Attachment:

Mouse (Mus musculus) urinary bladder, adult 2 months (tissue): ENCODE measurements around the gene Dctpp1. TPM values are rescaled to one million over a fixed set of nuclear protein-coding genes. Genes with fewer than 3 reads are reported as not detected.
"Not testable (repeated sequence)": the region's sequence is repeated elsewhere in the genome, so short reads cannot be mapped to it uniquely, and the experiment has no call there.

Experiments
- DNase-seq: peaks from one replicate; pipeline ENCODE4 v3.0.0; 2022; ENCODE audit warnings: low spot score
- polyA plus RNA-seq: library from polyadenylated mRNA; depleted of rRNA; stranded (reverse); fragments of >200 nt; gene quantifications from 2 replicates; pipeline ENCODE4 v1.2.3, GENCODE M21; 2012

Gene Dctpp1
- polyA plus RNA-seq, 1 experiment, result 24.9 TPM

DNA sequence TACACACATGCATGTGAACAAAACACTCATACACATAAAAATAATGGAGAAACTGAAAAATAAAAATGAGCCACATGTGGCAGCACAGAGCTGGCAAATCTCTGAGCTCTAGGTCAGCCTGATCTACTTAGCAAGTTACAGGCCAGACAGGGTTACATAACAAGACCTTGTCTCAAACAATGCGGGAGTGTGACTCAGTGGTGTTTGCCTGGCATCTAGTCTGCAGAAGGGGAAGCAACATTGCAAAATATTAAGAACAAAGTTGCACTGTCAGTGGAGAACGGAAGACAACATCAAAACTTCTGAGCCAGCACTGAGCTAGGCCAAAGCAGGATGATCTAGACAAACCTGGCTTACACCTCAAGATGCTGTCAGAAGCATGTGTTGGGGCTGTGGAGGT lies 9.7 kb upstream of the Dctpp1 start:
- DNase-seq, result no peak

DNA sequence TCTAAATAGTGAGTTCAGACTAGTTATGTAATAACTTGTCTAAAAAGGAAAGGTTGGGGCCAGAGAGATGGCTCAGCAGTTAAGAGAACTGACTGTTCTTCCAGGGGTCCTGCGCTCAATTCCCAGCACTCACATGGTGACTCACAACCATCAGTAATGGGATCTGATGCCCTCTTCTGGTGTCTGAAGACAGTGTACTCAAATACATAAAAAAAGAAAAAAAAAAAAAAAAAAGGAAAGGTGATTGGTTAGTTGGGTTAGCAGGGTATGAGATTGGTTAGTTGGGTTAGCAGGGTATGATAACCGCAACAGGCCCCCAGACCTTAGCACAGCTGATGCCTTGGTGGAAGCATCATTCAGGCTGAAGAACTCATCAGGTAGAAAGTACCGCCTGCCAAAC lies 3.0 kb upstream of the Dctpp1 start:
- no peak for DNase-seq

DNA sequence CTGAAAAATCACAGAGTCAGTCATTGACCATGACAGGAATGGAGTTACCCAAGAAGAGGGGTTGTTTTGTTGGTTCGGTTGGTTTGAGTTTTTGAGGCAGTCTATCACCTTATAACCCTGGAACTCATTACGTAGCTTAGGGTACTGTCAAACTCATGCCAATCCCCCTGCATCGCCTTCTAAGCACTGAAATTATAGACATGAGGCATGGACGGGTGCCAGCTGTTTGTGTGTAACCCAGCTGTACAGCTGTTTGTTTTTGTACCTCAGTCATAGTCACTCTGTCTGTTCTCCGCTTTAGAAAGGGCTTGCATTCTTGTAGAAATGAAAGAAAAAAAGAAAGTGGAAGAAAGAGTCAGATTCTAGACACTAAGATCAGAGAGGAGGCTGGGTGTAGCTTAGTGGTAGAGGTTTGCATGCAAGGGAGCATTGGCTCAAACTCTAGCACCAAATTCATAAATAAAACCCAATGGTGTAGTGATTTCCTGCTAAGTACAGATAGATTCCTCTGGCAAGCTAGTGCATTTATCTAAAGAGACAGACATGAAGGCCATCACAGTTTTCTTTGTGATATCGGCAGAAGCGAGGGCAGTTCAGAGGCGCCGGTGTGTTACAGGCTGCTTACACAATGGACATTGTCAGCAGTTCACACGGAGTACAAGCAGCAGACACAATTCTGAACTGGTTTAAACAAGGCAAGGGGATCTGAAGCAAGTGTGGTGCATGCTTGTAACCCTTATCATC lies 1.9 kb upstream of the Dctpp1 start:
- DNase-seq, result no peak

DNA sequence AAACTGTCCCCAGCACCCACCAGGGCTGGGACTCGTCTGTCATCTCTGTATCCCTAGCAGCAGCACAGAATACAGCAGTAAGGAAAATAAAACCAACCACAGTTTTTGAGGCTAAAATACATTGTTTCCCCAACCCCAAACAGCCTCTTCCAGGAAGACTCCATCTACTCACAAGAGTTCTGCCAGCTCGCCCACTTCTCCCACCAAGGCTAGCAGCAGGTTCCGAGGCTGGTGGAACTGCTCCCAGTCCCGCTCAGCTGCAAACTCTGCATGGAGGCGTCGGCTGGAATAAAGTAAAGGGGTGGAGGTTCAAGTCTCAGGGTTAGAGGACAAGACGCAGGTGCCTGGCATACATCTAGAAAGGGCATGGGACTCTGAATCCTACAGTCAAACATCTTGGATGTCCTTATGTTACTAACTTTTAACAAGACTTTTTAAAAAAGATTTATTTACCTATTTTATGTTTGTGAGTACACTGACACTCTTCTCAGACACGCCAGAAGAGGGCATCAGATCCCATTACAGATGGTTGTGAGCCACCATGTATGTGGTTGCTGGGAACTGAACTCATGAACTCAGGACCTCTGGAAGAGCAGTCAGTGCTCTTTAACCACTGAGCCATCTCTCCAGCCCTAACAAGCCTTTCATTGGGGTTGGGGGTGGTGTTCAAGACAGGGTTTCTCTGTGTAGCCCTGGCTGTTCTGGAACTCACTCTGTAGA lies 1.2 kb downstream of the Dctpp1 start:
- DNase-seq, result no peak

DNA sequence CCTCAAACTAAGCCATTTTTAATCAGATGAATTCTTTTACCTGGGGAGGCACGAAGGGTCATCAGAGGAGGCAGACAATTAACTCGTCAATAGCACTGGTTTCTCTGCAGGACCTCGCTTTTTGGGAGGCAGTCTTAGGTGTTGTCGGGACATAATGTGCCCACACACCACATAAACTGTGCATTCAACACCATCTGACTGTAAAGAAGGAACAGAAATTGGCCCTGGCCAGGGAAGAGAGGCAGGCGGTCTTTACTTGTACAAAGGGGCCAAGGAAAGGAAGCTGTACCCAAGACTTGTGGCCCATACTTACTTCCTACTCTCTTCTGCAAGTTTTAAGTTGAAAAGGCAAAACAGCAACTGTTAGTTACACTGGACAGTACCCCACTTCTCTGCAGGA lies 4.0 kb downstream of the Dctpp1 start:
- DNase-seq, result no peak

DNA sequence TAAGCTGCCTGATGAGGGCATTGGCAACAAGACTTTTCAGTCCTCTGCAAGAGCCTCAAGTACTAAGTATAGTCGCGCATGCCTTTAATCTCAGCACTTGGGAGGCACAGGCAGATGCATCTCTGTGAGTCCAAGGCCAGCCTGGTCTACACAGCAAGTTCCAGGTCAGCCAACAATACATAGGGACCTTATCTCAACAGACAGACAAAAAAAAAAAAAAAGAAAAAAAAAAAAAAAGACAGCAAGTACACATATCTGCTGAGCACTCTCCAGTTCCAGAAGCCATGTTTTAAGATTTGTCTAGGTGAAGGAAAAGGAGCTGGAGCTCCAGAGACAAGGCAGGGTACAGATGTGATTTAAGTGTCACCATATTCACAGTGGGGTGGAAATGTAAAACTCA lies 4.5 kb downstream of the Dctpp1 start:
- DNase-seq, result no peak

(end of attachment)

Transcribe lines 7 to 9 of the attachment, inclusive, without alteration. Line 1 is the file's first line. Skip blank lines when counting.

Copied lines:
- polyA plus RNA-seq, 1 experiment, result 24.9 TPM

DNA sequence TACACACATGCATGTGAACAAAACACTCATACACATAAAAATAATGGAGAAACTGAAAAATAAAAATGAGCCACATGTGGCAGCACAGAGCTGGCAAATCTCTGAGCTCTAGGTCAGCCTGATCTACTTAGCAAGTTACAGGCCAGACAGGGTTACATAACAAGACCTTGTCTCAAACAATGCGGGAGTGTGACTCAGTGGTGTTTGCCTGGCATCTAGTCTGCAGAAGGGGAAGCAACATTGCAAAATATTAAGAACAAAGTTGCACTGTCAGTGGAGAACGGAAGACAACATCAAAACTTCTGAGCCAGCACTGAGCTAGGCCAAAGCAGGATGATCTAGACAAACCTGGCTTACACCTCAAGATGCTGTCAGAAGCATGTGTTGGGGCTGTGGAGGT lies 9.7 kb upstream of the Dctpp1 start:
- DNase-seq, result no peak